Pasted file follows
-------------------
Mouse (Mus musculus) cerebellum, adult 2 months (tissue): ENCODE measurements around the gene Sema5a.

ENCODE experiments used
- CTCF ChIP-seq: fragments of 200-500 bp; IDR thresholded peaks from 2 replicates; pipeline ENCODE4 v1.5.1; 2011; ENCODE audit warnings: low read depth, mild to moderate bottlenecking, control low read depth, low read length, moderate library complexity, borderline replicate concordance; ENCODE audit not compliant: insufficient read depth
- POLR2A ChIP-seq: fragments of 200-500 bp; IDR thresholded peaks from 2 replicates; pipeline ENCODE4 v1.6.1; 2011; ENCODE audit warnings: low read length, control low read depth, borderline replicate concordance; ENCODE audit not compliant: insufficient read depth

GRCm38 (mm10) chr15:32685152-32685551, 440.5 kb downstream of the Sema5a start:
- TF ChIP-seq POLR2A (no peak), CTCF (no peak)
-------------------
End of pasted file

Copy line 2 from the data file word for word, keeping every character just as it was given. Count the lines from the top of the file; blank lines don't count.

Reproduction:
ENCODE experiments used